*Give us the data!*
Triggered by the economic contraction that most local, state, and federal agencies and foundations face, data management plans have become an important component of some grant proposals over the past few years. Of course, it would have been helpful to have had such plans in place in years past, but it became apparent that much of the data generated from federally-funded (and other) research did not fit any particular plan, may not have been organized, tagged, stored, or secured properly, and had not been submitted to available data repositories or was otherwise unavailable for full and exhaustive use.
The data management plan is a detailed description of all the types of data expected to be produced from a research project and of the researcher’s plans to manage and share data derived from grant-funded projects. Data described in a data management plan could include notes, samples, collections, software, reports, surveys, journal articles and other items that might otherwise languish in obscure locations, never to be analyzed at all or never provided to others who might benefit from access to it.
The DMP should describe 1) the types of data (and metadata), 2) the format of the data, 3) mechanisms of data dissemination (journal articles, web sites, or other mechanisms), and 4) how the data will be maintained and archived. The goal of the NSF is to comply with federal guidelines to understand the kinds of data that will be collected during the research that it funds, the physical data storage resources, what data will be shared with other researchers, guidelines for public access to data collected, and what will happen to the data after the funding period ends. The NIH notes that data sharing is particularly important for data from research work that is difficult or impossible to reproduce (due to costs, etc). Some foundations now request data management (data sharing) plans.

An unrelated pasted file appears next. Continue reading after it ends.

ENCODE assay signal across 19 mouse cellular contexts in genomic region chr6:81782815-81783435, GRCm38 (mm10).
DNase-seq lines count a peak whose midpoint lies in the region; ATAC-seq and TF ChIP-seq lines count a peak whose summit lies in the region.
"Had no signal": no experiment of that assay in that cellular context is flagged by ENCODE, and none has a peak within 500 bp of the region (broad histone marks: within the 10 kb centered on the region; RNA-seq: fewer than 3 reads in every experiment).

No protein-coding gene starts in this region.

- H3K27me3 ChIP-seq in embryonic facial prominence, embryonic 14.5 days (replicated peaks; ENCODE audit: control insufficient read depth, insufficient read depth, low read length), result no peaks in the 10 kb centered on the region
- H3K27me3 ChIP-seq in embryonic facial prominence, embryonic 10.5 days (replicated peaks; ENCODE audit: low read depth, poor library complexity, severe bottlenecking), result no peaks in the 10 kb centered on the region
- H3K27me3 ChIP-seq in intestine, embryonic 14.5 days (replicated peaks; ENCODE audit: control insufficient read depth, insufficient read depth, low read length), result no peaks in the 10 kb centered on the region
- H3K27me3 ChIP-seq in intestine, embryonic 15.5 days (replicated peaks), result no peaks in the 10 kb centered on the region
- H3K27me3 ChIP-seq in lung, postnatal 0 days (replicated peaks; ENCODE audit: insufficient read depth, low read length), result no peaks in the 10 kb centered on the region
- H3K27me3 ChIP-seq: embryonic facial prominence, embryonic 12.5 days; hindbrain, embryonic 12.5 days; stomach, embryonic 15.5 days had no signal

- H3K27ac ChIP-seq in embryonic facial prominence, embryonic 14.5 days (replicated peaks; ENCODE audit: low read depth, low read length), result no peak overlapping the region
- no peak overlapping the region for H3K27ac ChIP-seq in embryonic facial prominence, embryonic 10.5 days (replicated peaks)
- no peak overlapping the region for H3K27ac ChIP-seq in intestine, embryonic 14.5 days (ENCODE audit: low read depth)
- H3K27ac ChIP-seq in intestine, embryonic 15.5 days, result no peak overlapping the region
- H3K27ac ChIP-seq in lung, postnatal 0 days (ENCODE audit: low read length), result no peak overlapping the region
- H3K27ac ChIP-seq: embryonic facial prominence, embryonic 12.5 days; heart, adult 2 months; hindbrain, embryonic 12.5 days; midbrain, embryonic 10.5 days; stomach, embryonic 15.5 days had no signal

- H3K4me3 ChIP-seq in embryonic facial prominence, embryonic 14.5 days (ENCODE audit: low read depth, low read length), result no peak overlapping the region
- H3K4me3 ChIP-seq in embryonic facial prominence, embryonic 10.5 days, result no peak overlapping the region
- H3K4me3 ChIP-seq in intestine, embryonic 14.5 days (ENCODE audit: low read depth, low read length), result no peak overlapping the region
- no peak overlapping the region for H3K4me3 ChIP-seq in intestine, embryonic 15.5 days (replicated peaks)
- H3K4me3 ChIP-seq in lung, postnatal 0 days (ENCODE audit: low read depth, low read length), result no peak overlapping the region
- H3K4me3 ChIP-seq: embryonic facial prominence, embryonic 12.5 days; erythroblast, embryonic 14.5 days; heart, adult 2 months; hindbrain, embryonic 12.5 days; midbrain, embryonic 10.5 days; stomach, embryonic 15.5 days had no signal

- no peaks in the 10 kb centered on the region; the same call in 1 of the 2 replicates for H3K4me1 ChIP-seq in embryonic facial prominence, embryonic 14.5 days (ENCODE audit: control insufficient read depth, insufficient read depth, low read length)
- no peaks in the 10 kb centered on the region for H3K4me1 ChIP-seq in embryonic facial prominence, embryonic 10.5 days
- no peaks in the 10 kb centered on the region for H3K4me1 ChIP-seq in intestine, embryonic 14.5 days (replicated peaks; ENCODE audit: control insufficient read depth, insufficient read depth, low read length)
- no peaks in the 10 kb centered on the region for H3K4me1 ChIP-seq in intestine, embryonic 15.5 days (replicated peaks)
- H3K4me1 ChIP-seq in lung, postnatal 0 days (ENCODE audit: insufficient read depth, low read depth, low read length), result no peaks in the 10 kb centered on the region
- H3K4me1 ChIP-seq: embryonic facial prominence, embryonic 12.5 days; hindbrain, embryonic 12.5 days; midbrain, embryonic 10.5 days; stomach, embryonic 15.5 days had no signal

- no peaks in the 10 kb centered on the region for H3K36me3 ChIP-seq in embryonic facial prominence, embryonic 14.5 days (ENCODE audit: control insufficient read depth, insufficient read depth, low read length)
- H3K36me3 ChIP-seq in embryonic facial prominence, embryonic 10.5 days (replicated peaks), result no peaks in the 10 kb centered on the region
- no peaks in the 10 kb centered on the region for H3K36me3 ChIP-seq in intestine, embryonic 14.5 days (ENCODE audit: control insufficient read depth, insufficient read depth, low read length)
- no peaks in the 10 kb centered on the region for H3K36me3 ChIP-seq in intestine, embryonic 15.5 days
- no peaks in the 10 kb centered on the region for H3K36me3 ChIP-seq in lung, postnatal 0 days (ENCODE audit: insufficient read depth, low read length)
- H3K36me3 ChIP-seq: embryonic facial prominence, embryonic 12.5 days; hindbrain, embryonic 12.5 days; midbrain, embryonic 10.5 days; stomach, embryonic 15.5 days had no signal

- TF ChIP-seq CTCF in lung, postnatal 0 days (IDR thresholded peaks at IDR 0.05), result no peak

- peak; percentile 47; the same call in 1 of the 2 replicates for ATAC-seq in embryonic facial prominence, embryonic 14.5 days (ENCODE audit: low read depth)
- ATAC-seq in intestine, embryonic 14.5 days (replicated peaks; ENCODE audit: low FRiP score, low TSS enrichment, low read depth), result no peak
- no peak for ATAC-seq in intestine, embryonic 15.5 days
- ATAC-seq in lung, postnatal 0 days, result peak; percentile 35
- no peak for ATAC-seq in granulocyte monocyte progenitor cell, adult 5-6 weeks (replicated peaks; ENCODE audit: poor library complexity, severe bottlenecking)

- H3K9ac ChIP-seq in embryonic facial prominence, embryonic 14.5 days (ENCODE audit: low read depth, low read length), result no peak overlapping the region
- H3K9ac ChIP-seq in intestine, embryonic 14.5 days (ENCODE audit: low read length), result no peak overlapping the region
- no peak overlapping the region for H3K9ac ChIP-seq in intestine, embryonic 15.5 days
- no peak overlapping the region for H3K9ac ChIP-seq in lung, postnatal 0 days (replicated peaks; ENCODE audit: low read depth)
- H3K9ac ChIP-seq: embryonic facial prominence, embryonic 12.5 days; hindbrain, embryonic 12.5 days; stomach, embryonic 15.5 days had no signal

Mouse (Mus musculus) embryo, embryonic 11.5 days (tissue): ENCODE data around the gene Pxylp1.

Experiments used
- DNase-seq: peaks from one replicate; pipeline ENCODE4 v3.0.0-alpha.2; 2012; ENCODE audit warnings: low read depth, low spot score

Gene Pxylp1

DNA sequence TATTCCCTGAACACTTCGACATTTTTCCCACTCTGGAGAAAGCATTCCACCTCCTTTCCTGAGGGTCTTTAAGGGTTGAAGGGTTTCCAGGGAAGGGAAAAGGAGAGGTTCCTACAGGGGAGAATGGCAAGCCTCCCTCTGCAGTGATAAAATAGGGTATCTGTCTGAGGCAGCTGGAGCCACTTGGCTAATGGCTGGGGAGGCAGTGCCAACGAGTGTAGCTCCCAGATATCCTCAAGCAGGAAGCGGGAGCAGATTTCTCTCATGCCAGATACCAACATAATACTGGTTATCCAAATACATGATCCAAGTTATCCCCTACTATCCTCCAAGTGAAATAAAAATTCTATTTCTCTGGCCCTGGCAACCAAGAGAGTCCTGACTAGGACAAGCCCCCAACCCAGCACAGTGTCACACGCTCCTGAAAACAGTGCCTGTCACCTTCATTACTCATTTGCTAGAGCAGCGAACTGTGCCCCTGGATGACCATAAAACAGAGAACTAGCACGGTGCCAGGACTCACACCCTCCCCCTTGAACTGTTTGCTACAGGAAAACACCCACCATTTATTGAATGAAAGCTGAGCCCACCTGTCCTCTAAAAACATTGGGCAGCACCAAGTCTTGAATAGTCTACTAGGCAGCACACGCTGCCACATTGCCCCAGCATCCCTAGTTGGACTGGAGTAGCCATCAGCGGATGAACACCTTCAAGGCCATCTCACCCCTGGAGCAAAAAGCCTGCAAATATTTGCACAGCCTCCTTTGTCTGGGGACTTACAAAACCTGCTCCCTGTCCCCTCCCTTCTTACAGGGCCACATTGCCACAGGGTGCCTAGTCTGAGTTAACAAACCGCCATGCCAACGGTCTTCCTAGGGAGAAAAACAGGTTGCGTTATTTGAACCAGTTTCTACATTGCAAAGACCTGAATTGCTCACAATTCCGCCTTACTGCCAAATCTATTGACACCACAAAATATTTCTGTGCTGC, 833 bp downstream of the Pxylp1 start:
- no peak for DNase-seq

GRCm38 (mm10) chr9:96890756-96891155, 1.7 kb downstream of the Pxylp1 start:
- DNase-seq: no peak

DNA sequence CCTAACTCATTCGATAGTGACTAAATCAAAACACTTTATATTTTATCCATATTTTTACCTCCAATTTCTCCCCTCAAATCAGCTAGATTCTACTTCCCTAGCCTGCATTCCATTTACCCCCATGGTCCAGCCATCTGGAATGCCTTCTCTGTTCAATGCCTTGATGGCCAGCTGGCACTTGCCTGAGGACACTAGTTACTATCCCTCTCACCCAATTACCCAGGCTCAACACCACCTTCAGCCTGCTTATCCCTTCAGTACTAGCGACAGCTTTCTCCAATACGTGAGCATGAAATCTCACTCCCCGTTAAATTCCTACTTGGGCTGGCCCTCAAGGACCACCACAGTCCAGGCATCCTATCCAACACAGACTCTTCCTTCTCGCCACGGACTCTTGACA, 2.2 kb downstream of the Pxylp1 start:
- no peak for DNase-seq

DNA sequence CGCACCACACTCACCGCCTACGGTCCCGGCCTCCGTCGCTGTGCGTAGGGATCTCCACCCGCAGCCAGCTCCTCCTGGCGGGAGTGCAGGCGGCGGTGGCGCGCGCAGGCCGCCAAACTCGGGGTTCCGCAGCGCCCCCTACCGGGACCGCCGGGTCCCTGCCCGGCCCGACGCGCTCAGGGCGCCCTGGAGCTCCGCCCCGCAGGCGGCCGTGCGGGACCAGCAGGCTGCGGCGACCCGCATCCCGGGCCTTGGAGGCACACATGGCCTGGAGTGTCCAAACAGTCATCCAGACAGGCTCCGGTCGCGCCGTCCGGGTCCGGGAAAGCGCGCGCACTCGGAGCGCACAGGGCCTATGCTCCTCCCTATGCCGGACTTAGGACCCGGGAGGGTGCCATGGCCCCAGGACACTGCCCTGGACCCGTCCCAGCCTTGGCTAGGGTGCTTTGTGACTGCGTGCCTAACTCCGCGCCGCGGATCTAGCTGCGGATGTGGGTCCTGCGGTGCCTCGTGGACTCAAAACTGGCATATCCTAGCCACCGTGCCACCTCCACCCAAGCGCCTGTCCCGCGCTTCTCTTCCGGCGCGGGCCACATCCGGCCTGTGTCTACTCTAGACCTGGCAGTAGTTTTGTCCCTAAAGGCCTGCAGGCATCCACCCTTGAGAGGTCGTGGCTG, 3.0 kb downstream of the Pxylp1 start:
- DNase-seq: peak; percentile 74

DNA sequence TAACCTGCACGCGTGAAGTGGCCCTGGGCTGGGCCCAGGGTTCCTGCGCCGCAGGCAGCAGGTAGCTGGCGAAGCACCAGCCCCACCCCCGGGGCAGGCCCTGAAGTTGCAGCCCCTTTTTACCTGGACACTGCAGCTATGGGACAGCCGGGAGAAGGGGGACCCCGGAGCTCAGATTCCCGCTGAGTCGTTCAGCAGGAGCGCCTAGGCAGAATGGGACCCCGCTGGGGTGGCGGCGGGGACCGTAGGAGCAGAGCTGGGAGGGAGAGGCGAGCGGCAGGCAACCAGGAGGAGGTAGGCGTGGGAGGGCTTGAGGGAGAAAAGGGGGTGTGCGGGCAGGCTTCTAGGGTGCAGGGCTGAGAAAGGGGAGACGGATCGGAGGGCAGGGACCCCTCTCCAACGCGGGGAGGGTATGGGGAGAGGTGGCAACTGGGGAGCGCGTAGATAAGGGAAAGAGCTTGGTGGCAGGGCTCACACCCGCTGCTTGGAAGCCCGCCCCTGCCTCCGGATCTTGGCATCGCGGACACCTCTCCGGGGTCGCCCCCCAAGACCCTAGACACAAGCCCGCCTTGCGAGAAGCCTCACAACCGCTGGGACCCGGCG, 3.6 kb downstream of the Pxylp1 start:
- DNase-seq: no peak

There are some online tools to assist you with the development of your data management plans. The University of Minnesota has posted an outline for such a plan that is available to anyone with a web browser. The University of California Curation Center of the California Digital Library offers the DMPTool requires an institutional login, but offers publicly available examples of data management plans (here). Other online tools can be found and your institution may offer some guidance.
There are numerous benefits to a data management plan. First, it is another component of the grant planning process; if the details of a data management plan are specified (or at least outlined) early in the grant development process it will help investigators, co-investigators, and other participants to visualize the project goals. Second, it provides interested scientists and researchers with opportunities to enhance and expand their own research and that of others. Third, since federally-funded research is completely subsidized by the public, citizens should have the option to access and understand the data generated from research projects they are invested in.